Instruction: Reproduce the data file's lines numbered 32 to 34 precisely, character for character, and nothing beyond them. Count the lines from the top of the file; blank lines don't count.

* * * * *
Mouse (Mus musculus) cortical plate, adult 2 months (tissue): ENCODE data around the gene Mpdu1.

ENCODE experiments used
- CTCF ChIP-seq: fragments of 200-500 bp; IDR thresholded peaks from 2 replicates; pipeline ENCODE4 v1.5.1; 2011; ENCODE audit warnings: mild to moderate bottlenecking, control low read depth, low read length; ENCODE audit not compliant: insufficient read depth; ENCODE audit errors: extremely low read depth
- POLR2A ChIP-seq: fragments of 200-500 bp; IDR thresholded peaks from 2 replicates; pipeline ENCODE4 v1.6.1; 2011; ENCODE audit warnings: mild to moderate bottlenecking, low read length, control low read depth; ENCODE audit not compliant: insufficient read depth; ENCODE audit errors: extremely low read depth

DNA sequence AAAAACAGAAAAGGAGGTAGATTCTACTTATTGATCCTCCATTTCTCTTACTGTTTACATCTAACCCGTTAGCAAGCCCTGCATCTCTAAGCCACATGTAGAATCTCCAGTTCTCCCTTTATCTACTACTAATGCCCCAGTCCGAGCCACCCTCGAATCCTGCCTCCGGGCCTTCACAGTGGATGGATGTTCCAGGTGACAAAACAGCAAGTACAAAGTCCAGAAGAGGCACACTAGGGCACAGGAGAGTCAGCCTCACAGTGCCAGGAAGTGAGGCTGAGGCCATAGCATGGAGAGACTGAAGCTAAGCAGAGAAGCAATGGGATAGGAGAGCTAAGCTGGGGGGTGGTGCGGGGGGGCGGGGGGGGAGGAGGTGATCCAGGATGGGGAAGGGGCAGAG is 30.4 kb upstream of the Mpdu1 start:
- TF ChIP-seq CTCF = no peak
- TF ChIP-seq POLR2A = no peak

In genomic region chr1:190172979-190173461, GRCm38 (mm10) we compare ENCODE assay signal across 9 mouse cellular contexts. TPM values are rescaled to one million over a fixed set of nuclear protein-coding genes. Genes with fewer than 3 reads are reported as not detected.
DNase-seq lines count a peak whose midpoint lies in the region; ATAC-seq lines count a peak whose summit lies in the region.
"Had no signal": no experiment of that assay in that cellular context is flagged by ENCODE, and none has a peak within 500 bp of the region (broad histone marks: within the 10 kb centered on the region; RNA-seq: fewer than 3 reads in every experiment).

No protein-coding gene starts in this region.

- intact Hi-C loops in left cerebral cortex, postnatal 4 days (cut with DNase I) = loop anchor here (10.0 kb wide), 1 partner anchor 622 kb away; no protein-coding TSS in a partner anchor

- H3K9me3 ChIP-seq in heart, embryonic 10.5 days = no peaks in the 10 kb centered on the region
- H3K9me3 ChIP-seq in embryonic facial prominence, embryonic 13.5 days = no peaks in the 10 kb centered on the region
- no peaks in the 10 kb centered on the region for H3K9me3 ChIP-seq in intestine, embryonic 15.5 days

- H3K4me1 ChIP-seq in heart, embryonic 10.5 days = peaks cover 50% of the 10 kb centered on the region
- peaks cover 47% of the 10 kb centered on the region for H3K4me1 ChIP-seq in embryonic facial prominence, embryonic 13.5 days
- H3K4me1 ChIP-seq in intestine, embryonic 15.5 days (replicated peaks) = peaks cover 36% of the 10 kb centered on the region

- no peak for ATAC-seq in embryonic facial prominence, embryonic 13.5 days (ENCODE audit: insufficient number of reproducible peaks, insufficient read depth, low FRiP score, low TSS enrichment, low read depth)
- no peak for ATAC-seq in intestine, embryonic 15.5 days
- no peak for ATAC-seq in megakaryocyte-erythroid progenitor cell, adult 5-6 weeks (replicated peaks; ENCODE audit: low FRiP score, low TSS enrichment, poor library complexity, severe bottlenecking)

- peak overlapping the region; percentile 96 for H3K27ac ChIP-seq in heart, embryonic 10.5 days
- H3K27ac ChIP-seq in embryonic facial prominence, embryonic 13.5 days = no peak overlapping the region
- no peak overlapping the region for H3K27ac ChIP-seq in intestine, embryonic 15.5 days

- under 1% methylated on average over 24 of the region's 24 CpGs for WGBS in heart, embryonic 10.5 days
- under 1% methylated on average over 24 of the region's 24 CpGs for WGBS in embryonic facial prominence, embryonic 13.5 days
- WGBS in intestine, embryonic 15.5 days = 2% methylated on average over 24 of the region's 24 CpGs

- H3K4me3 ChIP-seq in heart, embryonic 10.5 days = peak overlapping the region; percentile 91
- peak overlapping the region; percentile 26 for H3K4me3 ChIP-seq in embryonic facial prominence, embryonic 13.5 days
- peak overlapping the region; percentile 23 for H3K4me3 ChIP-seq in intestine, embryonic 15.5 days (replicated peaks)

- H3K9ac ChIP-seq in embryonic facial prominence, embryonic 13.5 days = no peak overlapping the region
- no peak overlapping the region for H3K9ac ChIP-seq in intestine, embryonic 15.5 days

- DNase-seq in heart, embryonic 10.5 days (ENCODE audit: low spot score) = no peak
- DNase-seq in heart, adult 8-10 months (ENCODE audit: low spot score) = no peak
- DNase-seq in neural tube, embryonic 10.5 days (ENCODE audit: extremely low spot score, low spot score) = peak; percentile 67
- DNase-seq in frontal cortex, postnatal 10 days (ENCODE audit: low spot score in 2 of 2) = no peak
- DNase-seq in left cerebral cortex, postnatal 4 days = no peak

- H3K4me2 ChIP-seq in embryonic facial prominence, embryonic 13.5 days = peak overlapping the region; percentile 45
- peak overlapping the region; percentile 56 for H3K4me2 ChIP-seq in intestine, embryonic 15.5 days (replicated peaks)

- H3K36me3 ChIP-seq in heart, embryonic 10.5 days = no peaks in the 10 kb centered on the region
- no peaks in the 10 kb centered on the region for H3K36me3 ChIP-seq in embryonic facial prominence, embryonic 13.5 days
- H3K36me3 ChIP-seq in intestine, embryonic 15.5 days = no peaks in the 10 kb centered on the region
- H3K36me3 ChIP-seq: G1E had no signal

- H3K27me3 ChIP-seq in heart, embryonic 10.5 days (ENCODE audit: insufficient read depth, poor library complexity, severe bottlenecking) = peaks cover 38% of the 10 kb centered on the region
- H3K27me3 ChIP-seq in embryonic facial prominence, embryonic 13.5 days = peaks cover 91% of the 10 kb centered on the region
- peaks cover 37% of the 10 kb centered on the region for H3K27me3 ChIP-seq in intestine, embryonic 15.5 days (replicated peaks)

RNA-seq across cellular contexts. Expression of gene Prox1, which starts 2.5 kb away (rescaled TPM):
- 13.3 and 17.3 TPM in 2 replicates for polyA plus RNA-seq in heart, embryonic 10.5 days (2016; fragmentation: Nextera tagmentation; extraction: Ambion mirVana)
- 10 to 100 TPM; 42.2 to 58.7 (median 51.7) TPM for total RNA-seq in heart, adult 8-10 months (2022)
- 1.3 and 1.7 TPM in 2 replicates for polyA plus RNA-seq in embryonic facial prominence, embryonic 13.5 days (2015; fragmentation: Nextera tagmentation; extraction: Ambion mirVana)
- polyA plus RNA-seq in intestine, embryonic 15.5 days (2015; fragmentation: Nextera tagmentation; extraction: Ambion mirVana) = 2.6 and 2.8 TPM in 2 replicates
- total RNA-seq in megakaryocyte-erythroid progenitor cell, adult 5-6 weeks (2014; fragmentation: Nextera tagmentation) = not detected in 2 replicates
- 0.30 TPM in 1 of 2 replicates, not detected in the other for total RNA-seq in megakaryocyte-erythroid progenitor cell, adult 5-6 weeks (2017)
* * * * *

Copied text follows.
- no peak overlapping the region for H3K9ac ChIP-seq in intestine, embryonic 15.5 days

- DNase-seq in heart, embryonic 10.5 days (ENCODE audit: low spot score) = no peak
- DNase-seq in heart, adult 8-10 months (ENCODE audit: low spot score) = no peak